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Should You See a Doctor About Your Hand, Wrist or Elbow Pain?

Hand, wrist or elbow pain can make it difficult to accomplish everyday tasks like eating or bathing, but it also can throw off your exercise regimen. If you are experiencing pain caused by arthritis, injury or repetitive motion that is not getting better with rest, ice therapy and over-the-counter pain medications, it may be time to see a doctor. An orthopedic specialist can treat complex hand, wrist and forearm conditions caused by trauma and degenerative disease of bones, tendons, ligaments and cartilage of the hand, wrist and elbow. If left untreated, nerve and tendon pain that begins in one area can spread to other parts of the upper extremities. However, a comprehensive care plan can help you get back to all the things you love to do in Gadsden, AL.

Elbow conditions we treat:


Caused when the small, fluid-filled sacs that cushion the bones, tendons and muscles around a joint become inflamed.


When the bones are not in the right position. The elbow joint may occur when the humerus (upper arm bone) is thrust out of sync with the radius and ulna.


These breaks can be brought on by a fall, a jolt to the elbow or a twisting of the arm.

Golfer's elbow

Also known as medial epicondylitis, this condition is an irritation of the tendons between the forearm to the elbow. This condition describes pain in the elbow's interior.


Swelling of a tendon, a tough tissue strand that attaches muscle to bone.

Tennis elbow

Otherwise known as lateral epicondylitis, this condition describes pain in the elbow's exterior. It results from inflammation of the tendons that join the forearm muscles to the elbow.


Many issues can cause pain in the wrist and hand. These include:


A group of conditions that cause inflammation of the joints. It can affect any joint in the body, including the hands and wrists.

Carpal Tunnel Syndrome

A condition that causes pain, numbness and tingling in the hand and fingers. It is caused by pressure on the median nerve, which runs through the wrist.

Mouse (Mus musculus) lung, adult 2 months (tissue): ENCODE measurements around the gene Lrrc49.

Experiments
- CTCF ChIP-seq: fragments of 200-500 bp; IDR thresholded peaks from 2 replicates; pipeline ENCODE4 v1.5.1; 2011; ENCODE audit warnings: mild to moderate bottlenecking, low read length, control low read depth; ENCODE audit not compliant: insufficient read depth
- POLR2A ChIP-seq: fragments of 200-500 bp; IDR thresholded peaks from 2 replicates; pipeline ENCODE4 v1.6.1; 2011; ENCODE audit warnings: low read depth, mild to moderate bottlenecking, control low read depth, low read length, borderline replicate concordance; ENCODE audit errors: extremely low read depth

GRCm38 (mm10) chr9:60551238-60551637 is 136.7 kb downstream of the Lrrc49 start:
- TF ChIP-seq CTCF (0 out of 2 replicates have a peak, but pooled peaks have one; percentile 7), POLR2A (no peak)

Misalignments can be caused by a fall, a direct blow to the joint or a sudden twisting motion.


Breaks in the hand and wrist can be caused by a fall, a direct blow to the hand or wrist or a twisting motion.


Injuries to the ligaments, the tissues that connect bones.


Injuries to the muscles or tendons are often caused by overuse or a sudden, forceful movement.

Tendon injuries

Often caused by overuse or a sudden injury.

Vascular conditions

Conditions affect the blood vessels in the hand or wrist. Vascular disorders can be caused by several factors, including atherosclerosis, diabetes and rheumatoid arthritis.

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Frequently Asked Questions

What causes hand, wrist or elbow pain?

Some causes of hand, wrist or elbow pain are obvious, like a fall forward onto outstretched hands. Others aren't as easy to determine without help. For example, many people don't realize painters, plumbers or cooks, and those who work computer-based jobs can experience painful repetitive motion injuries.

A few of the hand, wrist and elbow conditions we treat include:

  • Arthritis
  • Bursitis
  • Carpal tunnel syndrome
  • Dislocation
  • Fractures
  • Golfer's elbow
  • Sprains and strains
  • Tendinitis
  • Tendon injuries
  • Tennis elbow
  • Vascular conditions
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What are some non-surgical treatment options for hand, wrist or elbow pain?

Physical Therapy - A physical therapist can develop an individualized exercise program that improves flexibility, strength, coordination and mobility in addition to helping ease pain. A physical therapist also can advise you on which exercises and braces may be helpful for your rehabilitation.

Joint Injections - Joint injections may be appropriate in some cases. Injections deliver anti-inflammatory or lubricating medications to limit joint pain and swelling. Some common joint injections include corticosteroids, hyaluronic acid and prolotherapy, but your doctor will help you determine which injection, if any, is right for you.

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What are some surgical options for hand, wrist or elbow pain?

If you're experiencing hand, wrist or elbow pain that doesn't get better with more conservative methods, such as rest, ice, compression, physical therapy, injections or over-the-counter pain medicine, your orthopedic specialist may recommend that you consider having surgery. If surgery is recommended, your surgeon will discuss the next steps to help you prepare for the procedure. When possible, minimally invasive techniques are used for services such as:

  • Arthritis surgery
  • Carpal or cubital tunnel release
  • Elbow and wrist arthroscopy
  • Nerve and tendon transfers
  • Finger joint replacement
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Patient results may vary. Consult your physician about the benefits and risks of any surgical procedures or treatment.

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